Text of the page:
Closing the Chapter: Navigating Endings and Beginnings in 2023

#LeadandLift | Episode 99 | Chabidaye Jaglal Ramnath

Earlier this year, I became an author with the Anthology Ready, Grow, Connect. It was a goal I had set for myself and what I learned through that writing process is that we should end the chapter while setting an intention for the next chapter.

It’s that feeling of hope for what happens next that keeps a reader engaged and eager to turn the next page. Perhaps a lot of bad things happened this year but it is only one of the chapters of the whole book. This new year is an exciting opportunity for all of us to turn the page.

How are you ending your chapter, and what new intentions are you creating for the new year? Keep in mind that you are not the same person that you were when you started the year. The experiences, highs, and lows of the year molded you to become stronger and wiser.

It doesn’t matter how many mistakes you made this past year, you have become a better version of yourself overall.

Today, I want to share a simple framework that you can take with you as you end this chapter in your life story. I hope that you will be encouraged and pumped up as you begin to generate new ideas for the new year.

The stirring of change

A new year brings new hope. Change can happen either on the outside or the inside. An example of change that happens outside is a layoff or a breakup. Change that happens from the inside starts when you begin to feel like you were meant to have more, that you deserve to be appreciated, or that you deserve to work on projects that you enjoy.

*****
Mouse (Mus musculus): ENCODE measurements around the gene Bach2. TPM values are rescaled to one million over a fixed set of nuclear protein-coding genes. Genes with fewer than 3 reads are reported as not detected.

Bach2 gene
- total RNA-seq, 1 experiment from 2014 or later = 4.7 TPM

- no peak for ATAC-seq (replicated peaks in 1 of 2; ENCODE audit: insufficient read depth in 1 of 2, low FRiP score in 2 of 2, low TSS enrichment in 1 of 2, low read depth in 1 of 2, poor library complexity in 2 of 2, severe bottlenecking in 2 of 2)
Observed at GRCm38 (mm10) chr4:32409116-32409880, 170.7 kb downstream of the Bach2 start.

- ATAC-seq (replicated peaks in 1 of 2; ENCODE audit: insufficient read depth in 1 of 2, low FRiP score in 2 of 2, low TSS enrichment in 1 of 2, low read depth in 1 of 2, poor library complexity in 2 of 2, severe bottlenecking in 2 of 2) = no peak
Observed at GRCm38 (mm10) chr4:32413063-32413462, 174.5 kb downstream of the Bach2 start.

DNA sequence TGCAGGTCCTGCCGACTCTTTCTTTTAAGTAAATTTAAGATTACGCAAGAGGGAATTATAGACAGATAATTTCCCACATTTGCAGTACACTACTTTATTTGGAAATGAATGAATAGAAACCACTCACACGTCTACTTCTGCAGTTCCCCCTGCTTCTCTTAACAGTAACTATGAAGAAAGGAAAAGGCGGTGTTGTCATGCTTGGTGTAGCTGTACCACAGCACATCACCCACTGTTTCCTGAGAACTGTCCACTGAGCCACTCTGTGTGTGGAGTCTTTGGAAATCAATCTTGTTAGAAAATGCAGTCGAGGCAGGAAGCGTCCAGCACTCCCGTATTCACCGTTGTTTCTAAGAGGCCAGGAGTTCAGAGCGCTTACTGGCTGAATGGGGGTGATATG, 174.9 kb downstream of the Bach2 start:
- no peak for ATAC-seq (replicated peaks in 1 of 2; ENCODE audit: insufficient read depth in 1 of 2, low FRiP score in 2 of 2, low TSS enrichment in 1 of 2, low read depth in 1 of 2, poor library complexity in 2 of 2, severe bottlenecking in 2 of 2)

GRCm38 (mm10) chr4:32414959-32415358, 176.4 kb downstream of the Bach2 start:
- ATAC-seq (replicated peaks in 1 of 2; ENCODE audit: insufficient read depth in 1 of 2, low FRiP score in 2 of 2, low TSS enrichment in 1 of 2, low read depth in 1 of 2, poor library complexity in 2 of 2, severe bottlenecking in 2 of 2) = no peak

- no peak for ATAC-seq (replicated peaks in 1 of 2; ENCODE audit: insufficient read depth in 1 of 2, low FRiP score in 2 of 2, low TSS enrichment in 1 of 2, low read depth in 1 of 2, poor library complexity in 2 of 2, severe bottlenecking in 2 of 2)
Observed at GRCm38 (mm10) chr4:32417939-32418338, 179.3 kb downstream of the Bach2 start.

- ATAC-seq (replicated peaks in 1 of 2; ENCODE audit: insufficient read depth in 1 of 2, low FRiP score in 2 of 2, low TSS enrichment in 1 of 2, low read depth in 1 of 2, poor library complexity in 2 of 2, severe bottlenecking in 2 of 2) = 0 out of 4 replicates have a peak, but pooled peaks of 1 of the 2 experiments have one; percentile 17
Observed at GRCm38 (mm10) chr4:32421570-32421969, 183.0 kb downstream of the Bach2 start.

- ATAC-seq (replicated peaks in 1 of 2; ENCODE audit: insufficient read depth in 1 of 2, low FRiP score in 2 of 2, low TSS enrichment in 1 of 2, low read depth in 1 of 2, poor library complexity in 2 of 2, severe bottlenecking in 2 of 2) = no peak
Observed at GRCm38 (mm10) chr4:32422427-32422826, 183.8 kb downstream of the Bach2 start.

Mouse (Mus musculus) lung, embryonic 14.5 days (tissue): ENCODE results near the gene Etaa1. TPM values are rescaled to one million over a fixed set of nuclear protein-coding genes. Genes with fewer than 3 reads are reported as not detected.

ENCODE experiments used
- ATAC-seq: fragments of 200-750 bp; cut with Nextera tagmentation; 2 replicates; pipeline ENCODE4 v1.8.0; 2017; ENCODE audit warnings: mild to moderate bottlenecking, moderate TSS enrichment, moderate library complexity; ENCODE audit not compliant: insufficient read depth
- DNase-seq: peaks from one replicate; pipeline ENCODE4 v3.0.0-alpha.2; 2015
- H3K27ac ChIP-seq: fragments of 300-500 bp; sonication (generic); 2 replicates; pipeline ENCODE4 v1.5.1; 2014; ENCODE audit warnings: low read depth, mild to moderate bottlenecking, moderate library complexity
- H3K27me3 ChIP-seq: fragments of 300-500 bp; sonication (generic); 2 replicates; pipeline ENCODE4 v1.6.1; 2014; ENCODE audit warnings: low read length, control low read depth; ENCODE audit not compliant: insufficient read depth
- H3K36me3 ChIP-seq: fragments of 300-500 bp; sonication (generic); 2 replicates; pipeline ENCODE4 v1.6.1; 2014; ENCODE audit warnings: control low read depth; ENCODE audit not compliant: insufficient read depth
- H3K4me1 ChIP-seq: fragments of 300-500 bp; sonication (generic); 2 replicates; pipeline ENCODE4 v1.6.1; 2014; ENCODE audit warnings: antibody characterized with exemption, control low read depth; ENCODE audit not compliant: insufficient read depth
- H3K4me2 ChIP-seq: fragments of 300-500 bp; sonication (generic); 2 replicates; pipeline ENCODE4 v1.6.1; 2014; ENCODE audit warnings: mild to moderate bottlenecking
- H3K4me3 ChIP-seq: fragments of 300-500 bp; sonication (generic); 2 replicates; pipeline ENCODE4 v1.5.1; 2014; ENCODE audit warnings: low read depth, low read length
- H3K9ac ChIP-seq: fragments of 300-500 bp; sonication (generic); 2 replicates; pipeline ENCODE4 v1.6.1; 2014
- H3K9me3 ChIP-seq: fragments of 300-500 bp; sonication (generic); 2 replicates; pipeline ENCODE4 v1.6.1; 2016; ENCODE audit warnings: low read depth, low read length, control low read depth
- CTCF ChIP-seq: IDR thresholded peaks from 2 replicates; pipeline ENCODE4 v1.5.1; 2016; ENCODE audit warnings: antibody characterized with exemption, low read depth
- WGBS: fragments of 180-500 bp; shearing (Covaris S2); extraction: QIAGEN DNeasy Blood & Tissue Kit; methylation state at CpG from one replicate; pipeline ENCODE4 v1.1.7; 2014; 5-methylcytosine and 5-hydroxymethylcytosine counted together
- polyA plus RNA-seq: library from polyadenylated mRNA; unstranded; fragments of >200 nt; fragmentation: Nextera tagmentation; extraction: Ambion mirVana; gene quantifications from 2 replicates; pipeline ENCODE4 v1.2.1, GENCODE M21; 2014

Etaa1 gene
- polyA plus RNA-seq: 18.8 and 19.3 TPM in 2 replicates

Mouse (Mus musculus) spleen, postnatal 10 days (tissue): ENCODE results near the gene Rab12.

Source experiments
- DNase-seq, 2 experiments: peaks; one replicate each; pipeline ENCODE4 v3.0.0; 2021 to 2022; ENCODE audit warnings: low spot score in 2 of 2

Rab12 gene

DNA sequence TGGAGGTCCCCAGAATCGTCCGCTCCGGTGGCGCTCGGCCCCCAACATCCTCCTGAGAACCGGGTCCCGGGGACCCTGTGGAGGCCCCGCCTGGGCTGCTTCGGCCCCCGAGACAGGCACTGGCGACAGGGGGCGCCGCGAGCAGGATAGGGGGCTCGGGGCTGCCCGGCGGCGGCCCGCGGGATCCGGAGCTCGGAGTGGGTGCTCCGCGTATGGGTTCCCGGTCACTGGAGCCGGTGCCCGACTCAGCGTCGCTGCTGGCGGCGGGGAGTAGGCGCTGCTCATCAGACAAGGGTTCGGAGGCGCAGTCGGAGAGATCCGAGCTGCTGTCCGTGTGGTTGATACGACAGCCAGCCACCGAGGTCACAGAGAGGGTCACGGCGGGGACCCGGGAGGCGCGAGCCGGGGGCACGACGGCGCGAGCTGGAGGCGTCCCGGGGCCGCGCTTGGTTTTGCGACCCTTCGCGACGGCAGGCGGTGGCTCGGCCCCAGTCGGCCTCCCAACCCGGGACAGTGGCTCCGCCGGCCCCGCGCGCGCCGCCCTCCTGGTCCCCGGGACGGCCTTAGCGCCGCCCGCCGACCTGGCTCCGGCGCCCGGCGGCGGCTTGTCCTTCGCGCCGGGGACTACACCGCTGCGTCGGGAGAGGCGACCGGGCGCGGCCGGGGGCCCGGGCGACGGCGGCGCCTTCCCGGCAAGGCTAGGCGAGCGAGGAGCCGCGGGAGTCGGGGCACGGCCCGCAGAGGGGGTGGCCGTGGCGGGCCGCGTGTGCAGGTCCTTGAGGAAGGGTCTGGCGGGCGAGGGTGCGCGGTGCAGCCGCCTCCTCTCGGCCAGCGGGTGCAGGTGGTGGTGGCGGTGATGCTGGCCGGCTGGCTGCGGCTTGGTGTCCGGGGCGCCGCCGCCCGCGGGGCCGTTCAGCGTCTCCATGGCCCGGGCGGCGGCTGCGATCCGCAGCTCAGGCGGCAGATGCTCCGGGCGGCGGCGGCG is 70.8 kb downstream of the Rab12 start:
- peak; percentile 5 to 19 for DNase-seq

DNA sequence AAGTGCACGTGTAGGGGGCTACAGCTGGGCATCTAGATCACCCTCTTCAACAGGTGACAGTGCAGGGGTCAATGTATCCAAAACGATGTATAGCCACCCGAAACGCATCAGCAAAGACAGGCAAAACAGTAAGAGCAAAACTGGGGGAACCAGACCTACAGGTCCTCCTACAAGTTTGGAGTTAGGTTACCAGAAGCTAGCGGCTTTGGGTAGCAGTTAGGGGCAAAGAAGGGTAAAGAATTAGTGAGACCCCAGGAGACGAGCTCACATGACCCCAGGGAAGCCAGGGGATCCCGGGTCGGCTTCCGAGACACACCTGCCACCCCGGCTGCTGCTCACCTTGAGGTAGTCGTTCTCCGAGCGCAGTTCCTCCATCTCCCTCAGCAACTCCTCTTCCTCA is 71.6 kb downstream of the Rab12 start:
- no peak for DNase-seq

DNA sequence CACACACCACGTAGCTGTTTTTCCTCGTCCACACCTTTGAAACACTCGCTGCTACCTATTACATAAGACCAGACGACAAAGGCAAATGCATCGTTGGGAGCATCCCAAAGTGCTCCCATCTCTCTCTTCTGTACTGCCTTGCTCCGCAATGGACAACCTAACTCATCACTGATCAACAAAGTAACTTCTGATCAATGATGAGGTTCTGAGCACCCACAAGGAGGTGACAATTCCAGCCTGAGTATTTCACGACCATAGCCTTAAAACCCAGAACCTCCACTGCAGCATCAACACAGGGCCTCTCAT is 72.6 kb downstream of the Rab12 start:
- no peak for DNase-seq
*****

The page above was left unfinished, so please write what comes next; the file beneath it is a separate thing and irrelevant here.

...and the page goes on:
Change is stirring from the inside and the ability to change your life is within your power because you are the CEO of your life - you are the captain of your ship. It’s time to embrace change because whether you want to or not, change will happen as long as we are alive. That is why one of the most important skills that we all should learn is how to navigate change so that it doesn’t knock us over or surprise us when it happens. Instead, we can take these twists and turns and transform them all into lessons that will become acquired wisdom and strength.

Let’s jump right into the SMSM framework!

Stop and let go

The first S means Stop. Let go of all the things that no longer serve you.

What I love to do at the end of the year is to get into cleaning mode. I file my stuff away and create new filing systems and folders for the new year. It’s essential that we declutter our workspace and the same goes for our mental and emotional space too.

You can create space for new opportunities and growth by decluttering your mind.